The national commander of the Marine Police, Pol Maj Gen Suraphol Thuanthong, visited Phuket on June 18 to discuss ways of protecting vessels going through the Straits of Malacca from pirate attacks, which he said have become more frequent since the tsunami.Gen Suraphol explained,"We don't really have accurate statistics, because not all cases are reported, but I think the trend of attacks has been increasing since the tsunami, as poorer people struggle to recover from it." On June 1, the Thai skipper of a tanker taking fuel from Rayong, on Thailand's Eastern Seaboard, to Krabi was captured in the Straits, a long-time haunt of pirates, and held to ransom.The pirates initially demanded US$1 million (about 40 million baht) for his release. Sources in the Marine Office told the Gazette he was freed after the ship's Bangkok-based owners paid US$40,000 (1.6 million baht).Gen Suraphol, who neither confirmed nor denied the details about the ransom, said, "CThe captain is safe, but we need to take action to ensure that the sea is safe and peaceful.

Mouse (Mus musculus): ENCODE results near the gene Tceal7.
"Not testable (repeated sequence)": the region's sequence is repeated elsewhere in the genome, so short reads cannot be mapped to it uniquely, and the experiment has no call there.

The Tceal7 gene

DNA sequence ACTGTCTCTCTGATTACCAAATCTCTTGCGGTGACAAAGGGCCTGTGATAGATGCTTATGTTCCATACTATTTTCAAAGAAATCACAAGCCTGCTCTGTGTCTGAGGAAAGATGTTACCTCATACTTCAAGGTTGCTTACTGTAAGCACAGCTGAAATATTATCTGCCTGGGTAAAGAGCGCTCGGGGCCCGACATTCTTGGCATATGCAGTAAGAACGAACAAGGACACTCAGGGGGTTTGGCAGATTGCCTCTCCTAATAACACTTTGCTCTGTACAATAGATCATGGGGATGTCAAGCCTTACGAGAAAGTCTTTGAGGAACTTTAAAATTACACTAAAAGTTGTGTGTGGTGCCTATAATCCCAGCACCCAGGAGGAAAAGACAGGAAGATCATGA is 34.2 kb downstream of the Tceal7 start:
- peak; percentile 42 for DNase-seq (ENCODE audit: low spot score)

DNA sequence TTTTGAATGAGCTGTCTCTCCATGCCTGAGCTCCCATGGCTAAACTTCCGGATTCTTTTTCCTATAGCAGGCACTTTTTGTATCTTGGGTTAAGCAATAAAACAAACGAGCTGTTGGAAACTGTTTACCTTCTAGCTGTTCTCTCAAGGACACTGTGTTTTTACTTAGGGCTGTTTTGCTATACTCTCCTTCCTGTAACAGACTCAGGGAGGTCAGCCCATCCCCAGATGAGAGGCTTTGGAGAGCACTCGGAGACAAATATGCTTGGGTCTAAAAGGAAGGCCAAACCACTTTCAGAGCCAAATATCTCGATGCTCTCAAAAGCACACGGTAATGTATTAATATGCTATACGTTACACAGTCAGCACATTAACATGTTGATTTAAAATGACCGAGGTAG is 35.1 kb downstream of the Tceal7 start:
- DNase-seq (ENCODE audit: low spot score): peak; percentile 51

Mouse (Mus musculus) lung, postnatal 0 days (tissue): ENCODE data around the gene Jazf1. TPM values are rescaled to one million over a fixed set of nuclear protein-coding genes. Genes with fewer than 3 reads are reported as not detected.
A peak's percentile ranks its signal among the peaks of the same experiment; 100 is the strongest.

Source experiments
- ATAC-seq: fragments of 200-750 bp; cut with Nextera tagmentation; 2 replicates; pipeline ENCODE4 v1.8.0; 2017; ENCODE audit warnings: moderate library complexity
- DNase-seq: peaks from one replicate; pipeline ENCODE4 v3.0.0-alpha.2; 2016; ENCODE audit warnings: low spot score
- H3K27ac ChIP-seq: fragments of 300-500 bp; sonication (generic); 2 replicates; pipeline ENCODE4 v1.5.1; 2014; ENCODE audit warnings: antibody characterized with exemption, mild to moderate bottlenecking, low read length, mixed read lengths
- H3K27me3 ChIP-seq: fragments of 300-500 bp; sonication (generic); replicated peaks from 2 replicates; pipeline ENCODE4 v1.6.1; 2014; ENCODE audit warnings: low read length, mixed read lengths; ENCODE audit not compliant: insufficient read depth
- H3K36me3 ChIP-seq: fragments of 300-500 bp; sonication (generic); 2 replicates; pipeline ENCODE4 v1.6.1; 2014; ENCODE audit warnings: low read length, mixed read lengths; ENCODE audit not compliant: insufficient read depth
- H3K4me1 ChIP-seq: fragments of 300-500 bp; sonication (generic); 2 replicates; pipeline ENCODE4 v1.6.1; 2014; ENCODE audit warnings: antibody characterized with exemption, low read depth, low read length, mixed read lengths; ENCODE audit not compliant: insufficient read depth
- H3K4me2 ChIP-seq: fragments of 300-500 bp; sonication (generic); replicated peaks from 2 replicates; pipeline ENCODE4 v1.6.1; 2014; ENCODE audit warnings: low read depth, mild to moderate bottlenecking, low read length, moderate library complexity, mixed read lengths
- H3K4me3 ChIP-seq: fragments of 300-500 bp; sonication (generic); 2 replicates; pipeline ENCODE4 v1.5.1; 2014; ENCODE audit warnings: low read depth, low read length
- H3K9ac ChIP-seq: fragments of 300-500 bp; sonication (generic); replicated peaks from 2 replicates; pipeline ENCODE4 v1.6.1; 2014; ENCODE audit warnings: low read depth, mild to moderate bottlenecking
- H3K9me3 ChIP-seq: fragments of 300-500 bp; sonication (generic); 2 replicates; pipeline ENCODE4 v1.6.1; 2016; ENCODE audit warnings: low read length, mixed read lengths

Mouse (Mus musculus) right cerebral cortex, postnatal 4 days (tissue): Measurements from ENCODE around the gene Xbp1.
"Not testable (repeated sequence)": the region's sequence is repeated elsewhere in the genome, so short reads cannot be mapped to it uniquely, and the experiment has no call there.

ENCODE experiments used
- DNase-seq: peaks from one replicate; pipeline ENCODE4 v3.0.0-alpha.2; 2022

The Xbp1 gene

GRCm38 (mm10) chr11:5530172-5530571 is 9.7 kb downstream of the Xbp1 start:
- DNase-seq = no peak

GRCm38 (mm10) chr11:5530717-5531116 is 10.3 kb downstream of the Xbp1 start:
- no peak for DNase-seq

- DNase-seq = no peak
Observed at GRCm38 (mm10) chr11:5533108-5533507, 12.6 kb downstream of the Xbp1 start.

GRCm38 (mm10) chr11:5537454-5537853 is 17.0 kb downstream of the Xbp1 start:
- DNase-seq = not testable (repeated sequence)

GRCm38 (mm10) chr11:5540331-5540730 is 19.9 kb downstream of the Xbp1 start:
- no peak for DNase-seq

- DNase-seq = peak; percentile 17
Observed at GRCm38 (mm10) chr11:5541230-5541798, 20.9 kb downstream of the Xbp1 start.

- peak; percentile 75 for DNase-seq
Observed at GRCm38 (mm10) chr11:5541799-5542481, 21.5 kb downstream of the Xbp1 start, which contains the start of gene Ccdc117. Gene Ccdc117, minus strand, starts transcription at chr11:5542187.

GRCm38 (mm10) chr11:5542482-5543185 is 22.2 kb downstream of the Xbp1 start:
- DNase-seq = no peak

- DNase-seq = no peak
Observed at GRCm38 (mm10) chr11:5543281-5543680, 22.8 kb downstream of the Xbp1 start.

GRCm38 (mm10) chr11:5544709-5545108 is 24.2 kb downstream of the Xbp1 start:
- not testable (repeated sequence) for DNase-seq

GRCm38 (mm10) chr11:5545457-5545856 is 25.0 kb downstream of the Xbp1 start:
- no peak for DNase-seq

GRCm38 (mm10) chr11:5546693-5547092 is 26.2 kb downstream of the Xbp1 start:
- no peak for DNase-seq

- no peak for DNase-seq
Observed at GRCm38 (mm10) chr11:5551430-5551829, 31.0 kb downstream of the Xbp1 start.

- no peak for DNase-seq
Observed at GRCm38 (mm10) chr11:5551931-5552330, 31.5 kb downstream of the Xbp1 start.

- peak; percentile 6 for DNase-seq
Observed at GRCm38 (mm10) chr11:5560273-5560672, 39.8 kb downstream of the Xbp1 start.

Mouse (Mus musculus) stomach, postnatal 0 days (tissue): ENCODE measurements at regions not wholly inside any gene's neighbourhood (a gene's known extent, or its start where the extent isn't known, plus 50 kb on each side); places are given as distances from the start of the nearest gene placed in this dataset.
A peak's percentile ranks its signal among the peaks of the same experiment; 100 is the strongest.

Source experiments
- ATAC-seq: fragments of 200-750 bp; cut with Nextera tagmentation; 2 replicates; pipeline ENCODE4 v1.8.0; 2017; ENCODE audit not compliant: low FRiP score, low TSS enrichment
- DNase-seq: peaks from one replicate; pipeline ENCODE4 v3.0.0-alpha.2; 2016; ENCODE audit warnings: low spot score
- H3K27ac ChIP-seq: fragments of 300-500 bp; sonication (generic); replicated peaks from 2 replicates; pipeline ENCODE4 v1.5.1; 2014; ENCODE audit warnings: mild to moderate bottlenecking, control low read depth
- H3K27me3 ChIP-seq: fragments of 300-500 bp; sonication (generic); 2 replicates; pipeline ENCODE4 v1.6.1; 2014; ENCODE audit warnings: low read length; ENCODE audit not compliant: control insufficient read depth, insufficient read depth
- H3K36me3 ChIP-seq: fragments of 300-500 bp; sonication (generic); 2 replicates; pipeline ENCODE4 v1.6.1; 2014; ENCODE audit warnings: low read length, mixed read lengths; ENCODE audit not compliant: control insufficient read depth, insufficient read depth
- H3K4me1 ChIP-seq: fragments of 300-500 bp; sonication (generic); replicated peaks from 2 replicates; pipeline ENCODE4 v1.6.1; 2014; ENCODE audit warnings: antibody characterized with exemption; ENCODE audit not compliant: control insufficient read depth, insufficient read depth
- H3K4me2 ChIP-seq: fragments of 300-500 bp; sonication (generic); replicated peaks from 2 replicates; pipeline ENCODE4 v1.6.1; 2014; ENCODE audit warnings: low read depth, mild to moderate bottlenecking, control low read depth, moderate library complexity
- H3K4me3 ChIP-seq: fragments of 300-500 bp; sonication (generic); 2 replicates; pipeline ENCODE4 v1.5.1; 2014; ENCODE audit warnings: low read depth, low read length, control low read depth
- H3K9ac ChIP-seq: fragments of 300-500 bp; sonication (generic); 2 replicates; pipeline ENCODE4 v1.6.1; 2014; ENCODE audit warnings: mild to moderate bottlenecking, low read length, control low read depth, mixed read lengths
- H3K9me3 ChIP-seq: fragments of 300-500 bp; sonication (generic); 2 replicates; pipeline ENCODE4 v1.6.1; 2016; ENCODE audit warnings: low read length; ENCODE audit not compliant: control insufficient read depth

I don't want to see this happening again, even outside Thai territorial waters. We have to raise awareness among fishermen and other people on the sea about the danger from pirates." He continued, "It is crucial that we network with our neighbors, especially in Malaysia and Indonesia, and especially on incidents that happen outside Thai waters.
It isn't always easy to track down people - foreign nationals or Thais -who have either committed a crime in Thai waters then fled outside them, or committed the crime outside our waters and then entered Thai waters.
But we are working with our neighbors to coordinate information, which may solve this problem."
In addition to Phuket, the General also visited Marine Offices in Satun, Trang, Krabi and Ranong.
Landing the Big One
Wednesday, June 22, 2005
From Thailand's Phuket Gazette